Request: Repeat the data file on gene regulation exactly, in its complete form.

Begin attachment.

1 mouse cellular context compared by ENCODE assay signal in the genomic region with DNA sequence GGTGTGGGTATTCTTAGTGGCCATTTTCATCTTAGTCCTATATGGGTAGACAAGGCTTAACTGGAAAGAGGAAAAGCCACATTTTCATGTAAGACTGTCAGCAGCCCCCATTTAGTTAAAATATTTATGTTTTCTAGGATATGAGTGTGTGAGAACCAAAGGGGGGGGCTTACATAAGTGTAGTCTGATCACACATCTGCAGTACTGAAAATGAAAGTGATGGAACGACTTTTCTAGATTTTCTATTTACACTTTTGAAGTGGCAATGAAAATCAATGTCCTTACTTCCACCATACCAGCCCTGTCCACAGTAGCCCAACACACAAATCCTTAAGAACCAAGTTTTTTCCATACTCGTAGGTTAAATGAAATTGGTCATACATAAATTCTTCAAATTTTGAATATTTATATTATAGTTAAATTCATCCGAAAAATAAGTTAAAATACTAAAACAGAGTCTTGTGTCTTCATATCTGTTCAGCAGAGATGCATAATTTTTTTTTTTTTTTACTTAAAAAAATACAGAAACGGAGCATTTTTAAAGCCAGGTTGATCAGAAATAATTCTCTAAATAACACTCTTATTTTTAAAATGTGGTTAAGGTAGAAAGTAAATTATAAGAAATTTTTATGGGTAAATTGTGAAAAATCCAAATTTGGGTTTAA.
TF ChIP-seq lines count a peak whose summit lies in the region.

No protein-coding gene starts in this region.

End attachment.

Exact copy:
1 mouse cellular context compared by ENCODE assay signal in the genomic region with DNA sequence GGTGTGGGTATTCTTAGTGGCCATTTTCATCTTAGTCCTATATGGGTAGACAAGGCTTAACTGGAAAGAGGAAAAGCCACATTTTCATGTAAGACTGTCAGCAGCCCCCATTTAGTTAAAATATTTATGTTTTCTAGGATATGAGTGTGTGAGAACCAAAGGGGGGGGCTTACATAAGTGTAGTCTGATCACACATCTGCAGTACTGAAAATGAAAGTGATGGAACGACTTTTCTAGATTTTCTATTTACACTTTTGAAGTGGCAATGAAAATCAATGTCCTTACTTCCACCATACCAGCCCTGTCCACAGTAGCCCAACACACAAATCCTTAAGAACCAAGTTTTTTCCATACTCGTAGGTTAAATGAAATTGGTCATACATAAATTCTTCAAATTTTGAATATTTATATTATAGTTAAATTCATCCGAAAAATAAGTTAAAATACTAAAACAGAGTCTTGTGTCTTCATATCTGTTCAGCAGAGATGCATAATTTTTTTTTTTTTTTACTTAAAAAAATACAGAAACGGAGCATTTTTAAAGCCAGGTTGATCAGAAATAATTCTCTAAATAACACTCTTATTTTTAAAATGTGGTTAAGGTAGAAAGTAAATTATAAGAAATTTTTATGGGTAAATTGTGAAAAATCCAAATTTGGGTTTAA.
TF ChIP-seq lines count a peak whose summit lies in the region.

No protein-coding gene starts in this region.